JCPC funds help at-risk youth

Jul. 03, 2014 @ 05:18 PM

Bidding will start next week for nonprofit and government entities wanting funding through the North Carolina Juvenile Justice Prevention Council.

Money has been set aside by Vance, Warren and Granville counties to support case management and intervention services for at-risk youth in the surrounding counties. The District 9 case management provider, Youth Villages, is expected to apply.

The state cut funding for the organization’s Community Connections Program, administered through Youth Villages located in Durham, and the endeavor will get about $80,000 less to support its case-management services.

Two years ago, the organization’s Community Connections program secured $139,000 of JCPC endorsed funding from the North Carolina Department of Public Safety. The allotment was a four-county — Vance, Warren, Granville and Franklin — collaboration to serve youths on the verge of entering correctional facilities.

The organization was able to get $50,000 of the state funding for next year, but about $80,000 was cut to fund other case management needs in the counties.

Youth Services went to the four counties for help. Vance, Granville and Franklin agreed to use their unallocated JCPC funds for the project.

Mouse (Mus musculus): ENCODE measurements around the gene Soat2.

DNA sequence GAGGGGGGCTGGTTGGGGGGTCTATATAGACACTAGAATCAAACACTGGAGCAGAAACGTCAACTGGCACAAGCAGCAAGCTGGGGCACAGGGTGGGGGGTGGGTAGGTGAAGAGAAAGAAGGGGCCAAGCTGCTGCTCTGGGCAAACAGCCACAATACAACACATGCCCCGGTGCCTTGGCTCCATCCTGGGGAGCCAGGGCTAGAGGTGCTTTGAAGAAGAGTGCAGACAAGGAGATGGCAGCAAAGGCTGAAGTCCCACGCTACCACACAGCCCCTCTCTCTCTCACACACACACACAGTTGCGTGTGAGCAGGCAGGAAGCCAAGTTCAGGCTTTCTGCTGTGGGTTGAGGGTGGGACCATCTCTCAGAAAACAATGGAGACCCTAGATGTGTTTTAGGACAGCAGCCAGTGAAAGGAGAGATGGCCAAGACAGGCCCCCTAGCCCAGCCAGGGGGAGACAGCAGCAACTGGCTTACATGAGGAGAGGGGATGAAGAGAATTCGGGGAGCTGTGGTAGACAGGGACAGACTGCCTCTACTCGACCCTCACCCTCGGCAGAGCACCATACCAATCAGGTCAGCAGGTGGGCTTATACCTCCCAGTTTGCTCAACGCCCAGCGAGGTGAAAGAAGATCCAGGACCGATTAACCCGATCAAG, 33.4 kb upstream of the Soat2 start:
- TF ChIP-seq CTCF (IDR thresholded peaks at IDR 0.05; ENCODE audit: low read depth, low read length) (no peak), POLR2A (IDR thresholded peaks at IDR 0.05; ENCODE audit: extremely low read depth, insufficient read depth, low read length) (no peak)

Cindy Porterfield, area consultant for the North Carolina Department of Juvenile Justice, said Warren County was willing to support the effort but has not had at-risk youth with serve case management needs in the last year.

She said the state requires an open bidding process but hopes Youth Villages will apply.

“It could very well be someone else who applies and gets the funding,” she said.

The Community Connection program currently helps five youths and their families — two are receiving intense in-home therapy services, one is aid to combat a chronic and violent juvenile offender and another is getting assistance with medication management.

Porterfield said the services are important here because they provide at-risk youths and their families with all forms of financial and emotional support services at one time.

The organization has served more than 50 youth and families since 2012.

Porterfield said without more funding, Community Connections would have to cut some families it serves.


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